Sprint Interval Training Leads To Improved Results With A Five-Fold Lower Amount Of Time And Volume

You can’t turn on your computer or glance at your phone these days without seeing an article about how high Intensity interval training (HIIT) is the activity you must be doing to get fitter. We’ve covered some of the benefits in previous posts and pretty much every fitness professional worth their weight in protein powder is preaching HIIT. The problem has been for all the data that has accumulated recently regarding the benefits of interval training, very little research has directly compared it’s impacts against more traditional approaches towards exercise.

The reason why, this research is complicated and time consuming to conduct and there are only so many resources that are allocated to the topic. Today we have a study that shows for some important measures of cardiometabolic heath, interval training can provide similar benefits to longer duration moderate intensity cardiovascular training in 20% of the time.

Considering that lack of time is one of the major factors that people site for not meeting their exercise goals an approach that provides meaningful benefits in a short period of time could be an optimal solution for some. The exercise guidelines of 150 minutes of moderate intensity or 75 minutes of vigorous intensity aerobic activity a week are well established and accepted. If you can cut those numbers back considerably while still maintaining meaningful cardiometabolic changes then there may be a large segment of the population that can benefit while overcoming their time restraint barriers.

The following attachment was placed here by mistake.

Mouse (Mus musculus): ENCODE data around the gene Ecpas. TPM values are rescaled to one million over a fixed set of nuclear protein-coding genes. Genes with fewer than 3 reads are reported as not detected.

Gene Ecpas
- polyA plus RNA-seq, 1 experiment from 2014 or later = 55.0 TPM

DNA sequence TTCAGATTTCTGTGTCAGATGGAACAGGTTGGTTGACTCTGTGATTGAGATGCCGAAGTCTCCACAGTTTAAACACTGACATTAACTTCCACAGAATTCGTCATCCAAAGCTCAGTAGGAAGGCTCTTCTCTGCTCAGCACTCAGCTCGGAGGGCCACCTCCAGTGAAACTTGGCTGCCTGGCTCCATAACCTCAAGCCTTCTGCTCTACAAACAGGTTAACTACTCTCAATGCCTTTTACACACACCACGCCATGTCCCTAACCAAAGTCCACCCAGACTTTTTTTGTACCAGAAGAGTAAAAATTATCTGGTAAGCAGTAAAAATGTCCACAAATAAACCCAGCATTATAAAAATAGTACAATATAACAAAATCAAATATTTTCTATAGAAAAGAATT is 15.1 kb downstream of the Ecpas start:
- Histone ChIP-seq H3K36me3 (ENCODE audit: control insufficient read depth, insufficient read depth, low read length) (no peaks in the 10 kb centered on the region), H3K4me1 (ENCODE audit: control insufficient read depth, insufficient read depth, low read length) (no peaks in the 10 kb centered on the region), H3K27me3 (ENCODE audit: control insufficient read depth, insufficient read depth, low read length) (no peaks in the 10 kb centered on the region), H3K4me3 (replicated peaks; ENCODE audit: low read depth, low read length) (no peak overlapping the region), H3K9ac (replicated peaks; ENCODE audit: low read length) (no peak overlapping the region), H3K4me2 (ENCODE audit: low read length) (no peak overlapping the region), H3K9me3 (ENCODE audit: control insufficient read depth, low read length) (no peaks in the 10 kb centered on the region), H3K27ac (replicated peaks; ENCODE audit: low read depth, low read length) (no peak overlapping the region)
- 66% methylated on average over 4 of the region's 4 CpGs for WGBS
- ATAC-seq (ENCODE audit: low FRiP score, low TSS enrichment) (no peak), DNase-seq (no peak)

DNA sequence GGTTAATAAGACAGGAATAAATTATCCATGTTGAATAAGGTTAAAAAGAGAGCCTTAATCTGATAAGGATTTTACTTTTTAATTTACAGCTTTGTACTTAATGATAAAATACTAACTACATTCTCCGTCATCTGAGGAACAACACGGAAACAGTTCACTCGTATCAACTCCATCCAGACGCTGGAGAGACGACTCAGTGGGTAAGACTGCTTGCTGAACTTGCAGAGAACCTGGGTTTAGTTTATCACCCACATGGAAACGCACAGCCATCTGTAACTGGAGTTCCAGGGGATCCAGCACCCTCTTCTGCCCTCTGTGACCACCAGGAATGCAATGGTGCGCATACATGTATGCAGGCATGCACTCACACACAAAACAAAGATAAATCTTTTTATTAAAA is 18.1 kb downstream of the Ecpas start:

The Study

Sprint interval training (SIT) is a version of HIIT that involves very brief bursts of all-out intensity followed by longer periods of low-intensity recovery exercise. Compared to HIIT, the intervals are generally shorter and harder and the recovery periods longer. In this study SIT was compared to moderate intensity continuous training (MICT), think jogging or riding the bike for a longer period of time at a comfortable but slightly strenuous pace.

The SIT group performed a 2-minute cycling warm up followed by three 20 second all-out cycling intervals. Each interval was followed by a 2-minute low-intensity recovery effort. The final recovery interval was a 3-minute cool down. The total time spent on the bike was 10 minutes per session and only 1 minute of it was full intensity sprint work.

The MICT group cycled for 45 continuous minutes at approximately 70% of the maximum heart rate. They had an additional 2 minute warm up and 3-minute cool down for a total of 50 minutes of work per session. There was also a control group that did not exercise.

In the first week of the study the subjects exercised 1 time. In the second week they exercised twice and for the following 10 weeks they exercised 3 times per week. At week 7 and at the conclusion of the 12 weeks they were assed.

Cardiorespiratory Fitness

Both the SIT group and the MICT group experienced a 19% improvement in their VO2peak over the course of the 12 weeks. At 6 weeks both groups had already achieved a 12% increase. That is a significant improvement in a relatively short period of time and similar achievement between both the SIT and MICT suggests both the time saving effect of the SIT approach but also the value of the MICT for individuals who may not be able to train at the intensity levels necessary for SIT.